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Do’s and don’ts for employers confronted with employee mental health issues

Employers cannot afford to overlook the impact mental health may have on their business. The National Institute of Mental Health estimates that one in five people will experience a mental illness at some point in their life. Experts expect that number to increase due to the added pressures associated with the coronavirus pandemic.

Many common mental health conditions may qualify as protected disabilities under the Americans with Disabilities Act, or ADA. Under the ADA, applicants and employees with mental health conditions are entitled to privacy and reasonable accommodations unless this causes an undue hardship for an employer or poses a direct threat of harm to the individual or others.

Failing to comply with these requirements under the ADA could prove to be a costly, avoidable mistake. A jury in western Pennsylvania recently awarded an employee $285,000 in damages ($250,000 of which were punitive) for an employer’s failure to accommodate anxiety and PTSD after an employee sought two additional 10-minute breaks.

To avoid the potential cost of a violation, employers must have a plan to balance the needs of their business with their duties under the ADA. This article will provide the basic do’s and don’ts for employee mental health matters.

DON’T

When confronted with an employee who may have a mental health condition, an employer should not require an employee to disclose a mental health condition, unless it falls within an exception. In most cases an employer cannot require applicants or employees to disclose a mental health condition. An employer can only ask medical questions, including those relating to mental health, if the situation meets one of four exceptions:

  • An employee asks for a reasonable accommodation
  •  After a job offer has been made but before employment begins, so long as all employees entering the job category are asked the same questions
  • When engaging in affirmative action for people with disabilities
  • If there is objective evidence that the employee is unable to do his or her job or poses a safety risk because of a condition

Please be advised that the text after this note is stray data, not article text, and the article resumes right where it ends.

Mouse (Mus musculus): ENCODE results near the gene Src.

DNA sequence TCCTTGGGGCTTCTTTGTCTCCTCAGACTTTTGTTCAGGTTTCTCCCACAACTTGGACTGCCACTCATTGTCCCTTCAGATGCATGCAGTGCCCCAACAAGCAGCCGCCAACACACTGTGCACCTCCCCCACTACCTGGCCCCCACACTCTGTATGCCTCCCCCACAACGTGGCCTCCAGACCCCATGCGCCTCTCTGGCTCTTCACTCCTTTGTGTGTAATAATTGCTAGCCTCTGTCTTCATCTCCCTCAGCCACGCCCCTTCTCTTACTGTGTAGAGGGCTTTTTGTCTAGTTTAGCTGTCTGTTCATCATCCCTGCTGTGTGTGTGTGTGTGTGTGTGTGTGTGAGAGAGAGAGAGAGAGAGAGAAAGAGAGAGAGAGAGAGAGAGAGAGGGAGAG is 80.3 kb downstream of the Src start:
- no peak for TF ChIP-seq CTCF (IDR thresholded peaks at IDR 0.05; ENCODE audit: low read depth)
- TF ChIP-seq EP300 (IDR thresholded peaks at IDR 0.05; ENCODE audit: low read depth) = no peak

Withdraw a job offer if a medical exam reveals a mental health condition, unless the exclusion is job-related. If a medical exam reveals the existence of a disability, the employer may only withdraw the offer if it is job-related and consistent with business necessity. The employer must also be able to show that no reasonable accommodation is available.

Share medical information disclosed to the employer, unless it falls within an exception. The ADA requires all medical information concerning psychiatric disabilities to be kept confidential. Employers may only disclose this information in three situations:

  •  Supervisors and managers can be told about necessary restrictions or accommodations.
  • First aid and safety personnel may be told if the disability requires emergency treatment.
  • Government officials investigating ADA compliance may be given relevant information.

Fire an employee because they have a mental health condition. An employer cannot discriminate against an employee simply because they have a mental health condition. However, an employer does not have to hire or retain an individual if there is evidence that even with a reasonable accommodation, the individual cannot perform the functions of the job or poses a safety risk.

Allow others to harass or bully an employee with a mental health condition. Harassment on the basis of having a disability is a form of discrimination under the ADA. If an employee reports the harassment to an employer, the employer is legally required to take prompt steps to end the harassment and prevent it from occurring in

the future.

DO’s

When confronted with an employee who may have a mental health condition, an employer should: